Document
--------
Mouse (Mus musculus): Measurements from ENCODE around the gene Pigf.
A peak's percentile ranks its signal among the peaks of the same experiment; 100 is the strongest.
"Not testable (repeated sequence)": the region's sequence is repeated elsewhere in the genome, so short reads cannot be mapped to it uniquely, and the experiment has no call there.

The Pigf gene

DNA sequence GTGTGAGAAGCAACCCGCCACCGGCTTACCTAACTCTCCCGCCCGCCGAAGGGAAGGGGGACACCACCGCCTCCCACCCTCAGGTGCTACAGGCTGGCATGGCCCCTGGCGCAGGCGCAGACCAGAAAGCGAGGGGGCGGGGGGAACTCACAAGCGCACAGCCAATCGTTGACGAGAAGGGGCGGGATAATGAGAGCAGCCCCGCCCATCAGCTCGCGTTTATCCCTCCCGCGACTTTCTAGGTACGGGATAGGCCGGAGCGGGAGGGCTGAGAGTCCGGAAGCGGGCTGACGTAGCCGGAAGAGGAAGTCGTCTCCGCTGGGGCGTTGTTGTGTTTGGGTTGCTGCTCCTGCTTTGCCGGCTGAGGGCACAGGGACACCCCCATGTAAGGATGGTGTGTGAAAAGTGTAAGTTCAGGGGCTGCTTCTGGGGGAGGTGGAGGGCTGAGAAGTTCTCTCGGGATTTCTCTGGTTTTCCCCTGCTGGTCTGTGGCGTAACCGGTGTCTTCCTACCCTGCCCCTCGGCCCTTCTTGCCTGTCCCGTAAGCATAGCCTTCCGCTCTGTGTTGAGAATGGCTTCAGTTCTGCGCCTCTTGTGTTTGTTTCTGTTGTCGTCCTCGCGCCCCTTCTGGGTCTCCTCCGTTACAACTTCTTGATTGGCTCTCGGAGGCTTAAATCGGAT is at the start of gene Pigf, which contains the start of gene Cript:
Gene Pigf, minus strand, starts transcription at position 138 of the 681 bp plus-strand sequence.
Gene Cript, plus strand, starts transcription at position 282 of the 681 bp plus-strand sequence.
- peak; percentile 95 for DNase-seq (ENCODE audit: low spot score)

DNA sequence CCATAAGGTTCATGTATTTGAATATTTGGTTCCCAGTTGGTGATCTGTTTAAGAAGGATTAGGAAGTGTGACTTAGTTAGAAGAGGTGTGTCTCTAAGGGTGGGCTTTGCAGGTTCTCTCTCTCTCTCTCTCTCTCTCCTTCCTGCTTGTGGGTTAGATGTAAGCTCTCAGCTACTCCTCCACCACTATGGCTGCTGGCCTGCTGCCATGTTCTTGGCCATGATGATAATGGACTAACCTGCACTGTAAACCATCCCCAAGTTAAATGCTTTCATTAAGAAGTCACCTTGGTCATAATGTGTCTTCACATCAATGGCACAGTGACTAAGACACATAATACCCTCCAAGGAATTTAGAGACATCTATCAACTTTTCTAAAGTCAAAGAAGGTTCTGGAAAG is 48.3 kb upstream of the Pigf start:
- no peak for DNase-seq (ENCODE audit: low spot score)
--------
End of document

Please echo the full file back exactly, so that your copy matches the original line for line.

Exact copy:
Mouse (Mus musculus): Measurements from ENCODE around the gene Pigf.
A peak's percentile ranks its signal among the peaks of the same experiment; 100 is the strongest.
"Not testable (repeated sequence)": the region's sequence is repeated elsewhere in the genome, so short reads cannot be mapped to it uniquely, and the experiment has no call there.

The Pigf gene

DNA sequence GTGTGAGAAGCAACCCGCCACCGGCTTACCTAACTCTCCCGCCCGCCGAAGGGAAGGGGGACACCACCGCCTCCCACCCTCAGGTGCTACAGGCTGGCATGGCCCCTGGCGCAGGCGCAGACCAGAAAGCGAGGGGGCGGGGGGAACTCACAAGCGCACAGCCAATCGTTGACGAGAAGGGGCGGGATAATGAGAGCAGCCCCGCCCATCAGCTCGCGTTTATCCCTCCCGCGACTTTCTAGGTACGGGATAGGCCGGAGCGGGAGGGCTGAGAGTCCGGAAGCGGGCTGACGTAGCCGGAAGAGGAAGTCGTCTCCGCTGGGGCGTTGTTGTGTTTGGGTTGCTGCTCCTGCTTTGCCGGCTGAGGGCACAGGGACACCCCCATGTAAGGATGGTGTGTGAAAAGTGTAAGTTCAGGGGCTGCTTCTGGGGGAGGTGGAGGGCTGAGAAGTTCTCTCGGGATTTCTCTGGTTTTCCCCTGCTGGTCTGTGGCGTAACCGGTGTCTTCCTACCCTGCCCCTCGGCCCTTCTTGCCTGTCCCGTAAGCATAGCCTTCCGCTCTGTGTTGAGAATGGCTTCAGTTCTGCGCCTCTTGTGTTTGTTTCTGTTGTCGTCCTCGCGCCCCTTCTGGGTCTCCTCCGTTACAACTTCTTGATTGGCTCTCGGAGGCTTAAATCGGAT is at the start of gene Pigf, which contains the start of gene Cript:
Gene Pigf, minus strand, starts transcription at position 138 of the 681 bp plus-strand sequence.
Gene Cript, plus strand, starts transcription at position 282 of the 681 bp plus-strand sequence.
- peak; percentile 95 for DNase-seq (ENCODE audit: low spot score)

DNA sequence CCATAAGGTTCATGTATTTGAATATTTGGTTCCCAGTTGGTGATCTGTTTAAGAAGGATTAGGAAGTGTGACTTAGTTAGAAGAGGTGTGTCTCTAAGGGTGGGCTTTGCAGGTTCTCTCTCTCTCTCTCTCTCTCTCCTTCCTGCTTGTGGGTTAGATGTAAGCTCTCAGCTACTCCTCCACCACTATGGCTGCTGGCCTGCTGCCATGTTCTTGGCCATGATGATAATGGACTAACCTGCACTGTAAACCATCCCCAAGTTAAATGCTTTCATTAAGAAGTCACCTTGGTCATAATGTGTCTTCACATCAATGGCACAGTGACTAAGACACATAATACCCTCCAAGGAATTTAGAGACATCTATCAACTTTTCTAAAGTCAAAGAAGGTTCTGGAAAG is 48.3 kb upstream of the Pigf start:
- no peak for DNase-seq (ENCODE audit: low spot score)